Ah, another righteous ‘80s indie rocker who turned out to be a wrongun. On the title track to Moz and the gang’s classic 1986 album, the noted anti-Royalist conjures a fabulously camp tale in which he breaks into the palace “with a sponge and rusty spanner”, only to learn – shock horror! – that he’s “the 18th pale descendant of some old Queen or other”. Far from a mere flight of fancy, it’s actually based on the real-life story of average joe Michael Fagan, who did indeed hop over the Palace gates and let himself into the Queen’s bedroom in 1982, as depicted in the recent series of The Crown.

Crowning lyric: “I say, Charles, don’t you ever crave / To appear on the front of The Daily Mail / Dressed in your Mother’s bridal veil?”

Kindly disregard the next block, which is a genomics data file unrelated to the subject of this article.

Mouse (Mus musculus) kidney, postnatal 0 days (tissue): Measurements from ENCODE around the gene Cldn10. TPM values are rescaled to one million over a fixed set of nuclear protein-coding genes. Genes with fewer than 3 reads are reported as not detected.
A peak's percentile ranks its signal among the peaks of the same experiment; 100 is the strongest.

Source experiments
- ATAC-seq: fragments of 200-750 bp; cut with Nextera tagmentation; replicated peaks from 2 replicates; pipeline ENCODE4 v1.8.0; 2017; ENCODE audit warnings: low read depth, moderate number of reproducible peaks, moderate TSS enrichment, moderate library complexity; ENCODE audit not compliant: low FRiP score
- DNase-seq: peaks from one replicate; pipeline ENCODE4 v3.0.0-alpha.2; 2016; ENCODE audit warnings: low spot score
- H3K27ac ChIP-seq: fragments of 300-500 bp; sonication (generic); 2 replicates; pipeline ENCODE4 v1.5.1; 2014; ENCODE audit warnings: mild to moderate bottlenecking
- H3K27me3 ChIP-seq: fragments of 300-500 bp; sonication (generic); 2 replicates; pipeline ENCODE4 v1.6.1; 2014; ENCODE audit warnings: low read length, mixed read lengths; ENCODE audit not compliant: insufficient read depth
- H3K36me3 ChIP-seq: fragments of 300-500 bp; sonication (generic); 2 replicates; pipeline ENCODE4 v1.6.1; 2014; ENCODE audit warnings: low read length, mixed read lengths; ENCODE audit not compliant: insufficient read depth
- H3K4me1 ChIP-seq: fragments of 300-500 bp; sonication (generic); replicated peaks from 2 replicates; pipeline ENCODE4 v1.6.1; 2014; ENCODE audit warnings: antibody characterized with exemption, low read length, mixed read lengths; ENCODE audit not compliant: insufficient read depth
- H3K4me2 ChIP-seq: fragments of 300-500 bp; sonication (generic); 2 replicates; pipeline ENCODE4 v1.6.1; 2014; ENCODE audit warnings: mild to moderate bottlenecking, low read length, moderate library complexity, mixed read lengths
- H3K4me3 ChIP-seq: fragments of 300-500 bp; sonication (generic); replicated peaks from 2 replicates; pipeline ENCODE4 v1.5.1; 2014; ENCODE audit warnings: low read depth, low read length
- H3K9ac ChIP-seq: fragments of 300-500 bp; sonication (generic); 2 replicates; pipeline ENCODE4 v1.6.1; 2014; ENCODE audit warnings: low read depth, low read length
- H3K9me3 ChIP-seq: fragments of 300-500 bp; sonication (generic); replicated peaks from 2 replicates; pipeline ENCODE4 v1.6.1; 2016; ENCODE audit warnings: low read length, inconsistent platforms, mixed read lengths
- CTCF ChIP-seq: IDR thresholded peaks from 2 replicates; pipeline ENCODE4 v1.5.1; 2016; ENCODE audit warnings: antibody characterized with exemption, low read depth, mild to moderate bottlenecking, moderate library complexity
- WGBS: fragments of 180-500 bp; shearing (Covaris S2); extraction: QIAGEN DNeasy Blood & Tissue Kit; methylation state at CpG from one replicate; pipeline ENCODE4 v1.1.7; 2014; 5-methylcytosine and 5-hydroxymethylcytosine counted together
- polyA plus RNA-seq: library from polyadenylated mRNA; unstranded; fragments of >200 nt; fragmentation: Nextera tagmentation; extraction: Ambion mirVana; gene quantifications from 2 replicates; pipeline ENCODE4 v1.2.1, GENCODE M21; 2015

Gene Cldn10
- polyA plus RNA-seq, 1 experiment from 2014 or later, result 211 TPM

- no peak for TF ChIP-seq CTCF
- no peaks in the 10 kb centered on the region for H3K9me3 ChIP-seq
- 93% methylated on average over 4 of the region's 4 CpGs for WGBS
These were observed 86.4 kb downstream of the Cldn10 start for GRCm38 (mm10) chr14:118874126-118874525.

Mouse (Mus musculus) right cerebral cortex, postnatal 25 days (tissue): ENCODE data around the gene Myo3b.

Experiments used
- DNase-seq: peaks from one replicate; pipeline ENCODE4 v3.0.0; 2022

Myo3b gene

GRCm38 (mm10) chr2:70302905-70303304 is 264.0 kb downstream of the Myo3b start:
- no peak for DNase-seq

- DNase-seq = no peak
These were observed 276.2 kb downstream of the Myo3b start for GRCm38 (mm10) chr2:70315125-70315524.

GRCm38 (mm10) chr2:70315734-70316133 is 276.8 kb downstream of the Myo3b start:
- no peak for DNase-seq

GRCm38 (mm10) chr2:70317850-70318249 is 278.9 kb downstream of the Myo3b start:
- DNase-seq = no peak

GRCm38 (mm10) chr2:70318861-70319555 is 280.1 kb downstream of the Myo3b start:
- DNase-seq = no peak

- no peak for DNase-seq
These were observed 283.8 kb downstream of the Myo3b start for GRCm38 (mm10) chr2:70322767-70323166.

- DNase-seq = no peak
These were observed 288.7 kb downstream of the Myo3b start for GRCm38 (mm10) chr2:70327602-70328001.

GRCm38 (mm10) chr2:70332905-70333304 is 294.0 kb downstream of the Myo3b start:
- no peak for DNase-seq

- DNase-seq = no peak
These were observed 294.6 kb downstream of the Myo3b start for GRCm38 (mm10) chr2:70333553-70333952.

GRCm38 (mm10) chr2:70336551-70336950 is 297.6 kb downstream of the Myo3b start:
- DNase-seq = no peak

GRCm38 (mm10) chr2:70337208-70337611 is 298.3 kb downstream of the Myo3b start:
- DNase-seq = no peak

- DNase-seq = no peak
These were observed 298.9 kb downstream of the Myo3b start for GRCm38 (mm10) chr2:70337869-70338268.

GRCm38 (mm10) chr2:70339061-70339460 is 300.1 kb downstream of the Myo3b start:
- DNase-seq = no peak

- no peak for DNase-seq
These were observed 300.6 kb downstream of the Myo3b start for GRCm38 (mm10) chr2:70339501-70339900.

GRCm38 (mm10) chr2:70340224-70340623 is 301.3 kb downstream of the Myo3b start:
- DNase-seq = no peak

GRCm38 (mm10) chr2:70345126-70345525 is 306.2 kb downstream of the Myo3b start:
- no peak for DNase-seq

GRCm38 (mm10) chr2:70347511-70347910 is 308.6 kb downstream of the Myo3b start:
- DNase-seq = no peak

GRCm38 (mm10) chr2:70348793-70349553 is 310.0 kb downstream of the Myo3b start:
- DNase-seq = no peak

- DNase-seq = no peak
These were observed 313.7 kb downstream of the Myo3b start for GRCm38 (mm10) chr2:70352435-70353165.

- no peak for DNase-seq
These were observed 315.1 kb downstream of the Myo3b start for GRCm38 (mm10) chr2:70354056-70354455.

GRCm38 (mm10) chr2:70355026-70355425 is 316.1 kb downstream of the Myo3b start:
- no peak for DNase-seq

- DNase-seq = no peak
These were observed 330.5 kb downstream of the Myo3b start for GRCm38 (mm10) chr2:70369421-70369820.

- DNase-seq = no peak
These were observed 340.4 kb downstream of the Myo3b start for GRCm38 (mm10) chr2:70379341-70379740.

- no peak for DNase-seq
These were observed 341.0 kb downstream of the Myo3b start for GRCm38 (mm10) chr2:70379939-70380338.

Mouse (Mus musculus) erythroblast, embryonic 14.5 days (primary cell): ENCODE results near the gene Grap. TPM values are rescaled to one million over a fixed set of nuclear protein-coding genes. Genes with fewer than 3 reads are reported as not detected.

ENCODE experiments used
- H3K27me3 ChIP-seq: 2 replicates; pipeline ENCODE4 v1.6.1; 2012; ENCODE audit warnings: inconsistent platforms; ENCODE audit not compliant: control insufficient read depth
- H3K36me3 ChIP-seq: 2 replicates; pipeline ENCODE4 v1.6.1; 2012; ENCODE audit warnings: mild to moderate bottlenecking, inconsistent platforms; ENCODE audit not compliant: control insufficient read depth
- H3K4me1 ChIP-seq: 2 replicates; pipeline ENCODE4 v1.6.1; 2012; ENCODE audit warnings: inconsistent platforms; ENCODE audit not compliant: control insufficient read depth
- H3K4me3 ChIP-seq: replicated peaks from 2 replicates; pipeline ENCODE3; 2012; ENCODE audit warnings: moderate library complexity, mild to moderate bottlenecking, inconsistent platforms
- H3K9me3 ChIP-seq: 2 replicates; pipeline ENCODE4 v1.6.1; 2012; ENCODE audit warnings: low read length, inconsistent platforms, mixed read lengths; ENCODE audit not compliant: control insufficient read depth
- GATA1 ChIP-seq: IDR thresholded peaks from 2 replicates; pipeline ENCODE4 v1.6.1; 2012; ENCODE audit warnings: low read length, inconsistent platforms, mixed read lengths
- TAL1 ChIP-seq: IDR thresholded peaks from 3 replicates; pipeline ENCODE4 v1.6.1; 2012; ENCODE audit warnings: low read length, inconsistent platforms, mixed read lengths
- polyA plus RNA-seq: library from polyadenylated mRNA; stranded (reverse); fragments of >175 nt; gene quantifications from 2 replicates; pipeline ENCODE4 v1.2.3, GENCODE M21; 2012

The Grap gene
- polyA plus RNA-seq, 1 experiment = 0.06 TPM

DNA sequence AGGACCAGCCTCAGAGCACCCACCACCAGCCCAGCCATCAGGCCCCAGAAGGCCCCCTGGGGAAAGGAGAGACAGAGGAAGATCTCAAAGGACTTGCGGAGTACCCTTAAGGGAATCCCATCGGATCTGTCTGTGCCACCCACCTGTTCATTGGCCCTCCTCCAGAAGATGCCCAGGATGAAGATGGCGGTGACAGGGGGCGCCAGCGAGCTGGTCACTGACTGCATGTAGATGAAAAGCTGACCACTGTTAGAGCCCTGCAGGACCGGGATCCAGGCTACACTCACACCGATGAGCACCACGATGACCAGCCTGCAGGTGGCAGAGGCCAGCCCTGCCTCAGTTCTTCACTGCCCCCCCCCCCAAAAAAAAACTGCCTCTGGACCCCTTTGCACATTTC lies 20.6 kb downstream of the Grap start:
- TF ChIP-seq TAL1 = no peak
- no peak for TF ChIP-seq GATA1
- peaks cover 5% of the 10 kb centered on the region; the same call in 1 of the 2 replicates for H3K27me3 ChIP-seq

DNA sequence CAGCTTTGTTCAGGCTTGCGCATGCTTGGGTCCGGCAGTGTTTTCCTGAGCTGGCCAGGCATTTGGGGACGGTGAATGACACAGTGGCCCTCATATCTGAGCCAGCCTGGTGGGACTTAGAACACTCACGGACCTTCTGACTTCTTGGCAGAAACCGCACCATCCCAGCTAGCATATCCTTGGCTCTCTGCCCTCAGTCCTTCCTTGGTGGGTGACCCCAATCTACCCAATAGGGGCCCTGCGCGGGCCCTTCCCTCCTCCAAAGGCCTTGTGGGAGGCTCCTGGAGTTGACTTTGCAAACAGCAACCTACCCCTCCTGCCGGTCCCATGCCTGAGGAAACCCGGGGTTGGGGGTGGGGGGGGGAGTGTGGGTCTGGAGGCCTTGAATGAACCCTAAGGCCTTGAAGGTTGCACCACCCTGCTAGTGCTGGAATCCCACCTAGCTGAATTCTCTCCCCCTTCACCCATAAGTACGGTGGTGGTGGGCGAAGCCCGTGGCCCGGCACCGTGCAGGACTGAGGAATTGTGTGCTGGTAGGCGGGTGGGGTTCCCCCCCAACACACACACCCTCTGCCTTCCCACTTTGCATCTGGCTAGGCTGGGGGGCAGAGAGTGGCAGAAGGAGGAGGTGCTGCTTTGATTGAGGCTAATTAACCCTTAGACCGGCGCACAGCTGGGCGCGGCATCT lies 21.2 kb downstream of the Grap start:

Suzanne Vega, ‘The Queen and the Soldier’ (1985)

On this thoughtful, meditative acoustic guitar ballad, Californian singer-songwriter Suzanne Vega draws a nuanced portrait of a solider who begins to question his allegiance to Queen and country, a doubt that creeps up on him like that of a religious person beginning to lose faith. Vega’s soldier confronts the Queen directly, telling her that he’d rather taste freedom outside the establishment: “Your Highness, your ways are very strange.” Reader, it does not end well for him.

Crowning lyric: “The soldier came knocking upon the Queen’s door / He said, ‘I am not fighting for you any more'”

The Sex Pistols, ‘God Save The Queen’ (1997)

So, we’re back to the Royal Jubilee of 1977. It’s hard to imagine, in our enlightened times, the hullabaloo that twinkly eyed punk Svengali Malcolm McLaren kicked up when he had his Sex Pistols board a boat on the Thames and play a raging gig to wreck the Queen’s Silver Jubilee celebrations (they were arrested a few songs in). The BBC refused to spin it, but that didn’t stop the song from reaching Number One on the much more important NME chart.